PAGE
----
Young Finnish designers have been winning awards on a regular basis at prestigious events such as France’s Festival de Hyères. In addition to Marimekko, other Finnish brands that are familiar names in international fashion circles include Samu-Jussi Koski’s Samuji, now sold in 16 countries; Tuomas Merikoski’s Paris-based Aalto International; and Heikki Salonen’s Vyner Articles in London.
Tickets to Aalto University’s spring fashion show sell out in a flash. The audience is dotted with reporters from global fashion magazines and scouts for major fashion houses – and they are enthralled!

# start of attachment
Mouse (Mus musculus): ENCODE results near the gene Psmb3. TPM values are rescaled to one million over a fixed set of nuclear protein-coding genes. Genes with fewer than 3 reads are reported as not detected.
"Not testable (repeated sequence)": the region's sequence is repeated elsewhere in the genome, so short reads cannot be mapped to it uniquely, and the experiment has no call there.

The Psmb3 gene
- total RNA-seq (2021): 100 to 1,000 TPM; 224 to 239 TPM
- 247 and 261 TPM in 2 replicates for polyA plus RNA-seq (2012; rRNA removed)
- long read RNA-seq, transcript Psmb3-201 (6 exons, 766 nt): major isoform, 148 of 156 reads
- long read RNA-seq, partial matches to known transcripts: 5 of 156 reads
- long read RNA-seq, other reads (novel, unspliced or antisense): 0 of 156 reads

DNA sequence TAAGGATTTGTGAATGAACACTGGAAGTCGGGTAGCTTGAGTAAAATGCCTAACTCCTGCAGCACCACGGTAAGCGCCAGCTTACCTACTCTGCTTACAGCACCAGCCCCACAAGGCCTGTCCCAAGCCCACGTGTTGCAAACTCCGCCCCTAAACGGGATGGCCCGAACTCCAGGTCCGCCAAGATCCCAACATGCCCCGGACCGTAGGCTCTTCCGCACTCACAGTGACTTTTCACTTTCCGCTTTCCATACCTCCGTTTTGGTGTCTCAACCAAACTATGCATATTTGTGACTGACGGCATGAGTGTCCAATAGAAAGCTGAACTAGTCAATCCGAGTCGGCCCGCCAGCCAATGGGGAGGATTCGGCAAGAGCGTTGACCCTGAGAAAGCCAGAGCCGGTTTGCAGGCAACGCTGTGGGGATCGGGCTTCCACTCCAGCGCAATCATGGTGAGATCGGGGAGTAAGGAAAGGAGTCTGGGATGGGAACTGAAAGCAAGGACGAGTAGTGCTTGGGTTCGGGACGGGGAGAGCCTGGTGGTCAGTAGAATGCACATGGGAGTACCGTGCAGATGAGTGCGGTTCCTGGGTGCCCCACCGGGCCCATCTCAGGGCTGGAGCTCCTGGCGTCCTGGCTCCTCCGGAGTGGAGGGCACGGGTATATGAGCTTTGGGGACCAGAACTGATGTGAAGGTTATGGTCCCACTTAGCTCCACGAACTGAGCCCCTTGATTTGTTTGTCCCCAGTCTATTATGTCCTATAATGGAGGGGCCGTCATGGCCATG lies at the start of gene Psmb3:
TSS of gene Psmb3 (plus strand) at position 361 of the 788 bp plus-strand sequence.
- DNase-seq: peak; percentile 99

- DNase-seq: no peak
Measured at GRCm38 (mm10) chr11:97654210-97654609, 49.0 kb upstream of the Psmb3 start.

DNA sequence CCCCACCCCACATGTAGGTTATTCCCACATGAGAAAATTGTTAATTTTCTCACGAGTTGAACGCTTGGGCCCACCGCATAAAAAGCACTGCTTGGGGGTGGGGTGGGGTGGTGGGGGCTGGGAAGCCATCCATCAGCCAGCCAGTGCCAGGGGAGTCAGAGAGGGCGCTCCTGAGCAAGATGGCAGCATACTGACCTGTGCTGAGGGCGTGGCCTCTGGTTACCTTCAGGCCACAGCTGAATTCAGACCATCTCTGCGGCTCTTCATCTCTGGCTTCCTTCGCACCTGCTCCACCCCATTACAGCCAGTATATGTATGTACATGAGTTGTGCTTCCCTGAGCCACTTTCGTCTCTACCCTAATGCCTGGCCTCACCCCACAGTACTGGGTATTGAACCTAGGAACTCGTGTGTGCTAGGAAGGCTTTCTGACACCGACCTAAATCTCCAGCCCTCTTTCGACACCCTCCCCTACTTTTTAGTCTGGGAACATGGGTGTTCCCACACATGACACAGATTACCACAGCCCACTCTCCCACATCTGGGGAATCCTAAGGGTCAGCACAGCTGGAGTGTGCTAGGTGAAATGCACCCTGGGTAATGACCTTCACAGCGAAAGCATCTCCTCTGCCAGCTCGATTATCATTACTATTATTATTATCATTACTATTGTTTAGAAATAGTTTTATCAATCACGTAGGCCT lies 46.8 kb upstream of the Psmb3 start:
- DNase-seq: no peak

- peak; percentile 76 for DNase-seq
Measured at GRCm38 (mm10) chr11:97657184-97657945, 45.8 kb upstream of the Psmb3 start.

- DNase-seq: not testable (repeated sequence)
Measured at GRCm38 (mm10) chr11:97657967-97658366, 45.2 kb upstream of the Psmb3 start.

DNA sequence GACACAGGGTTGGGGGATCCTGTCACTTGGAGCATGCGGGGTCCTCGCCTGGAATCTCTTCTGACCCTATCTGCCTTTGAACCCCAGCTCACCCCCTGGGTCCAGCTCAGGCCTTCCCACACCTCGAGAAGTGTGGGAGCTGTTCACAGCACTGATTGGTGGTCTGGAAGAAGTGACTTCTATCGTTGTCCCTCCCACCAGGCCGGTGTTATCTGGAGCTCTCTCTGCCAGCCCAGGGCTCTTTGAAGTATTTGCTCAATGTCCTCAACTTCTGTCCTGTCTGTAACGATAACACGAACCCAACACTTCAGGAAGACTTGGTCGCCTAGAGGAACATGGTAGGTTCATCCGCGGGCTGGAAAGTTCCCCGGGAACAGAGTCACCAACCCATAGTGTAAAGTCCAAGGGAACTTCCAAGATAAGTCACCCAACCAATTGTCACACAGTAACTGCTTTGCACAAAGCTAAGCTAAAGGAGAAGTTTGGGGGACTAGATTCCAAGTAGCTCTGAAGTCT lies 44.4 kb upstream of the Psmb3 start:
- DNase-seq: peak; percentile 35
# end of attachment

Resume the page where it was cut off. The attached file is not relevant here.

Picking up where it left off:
Martta Louekari is one of those responsible for this phenomenon. She was involved in creating Garden, a centre for Finnish fashion on the second floor of upscale Helsinki shopping centre Kämp Gallery. She has also had a hand in the development of the Fashion in Helsinki event (a week-long programme of screenings, presentations, exhibitions and discussions, including the Aalto University spring show) and several other projects that connect Finnish designers with international opportunities.
In Finland, design has always been democratic. Nearly every home seems to have Fiskars scissors, Iittala drinking glasses and Marimekko curtains. Maybe that’s why the country’s fashion sensibility embraces a wide array of people. Some Finnish brands build their entire identity around equality and egalitarianism – and many conscientious young Finnish consumers favour domestic products, as long as they’re high-quality.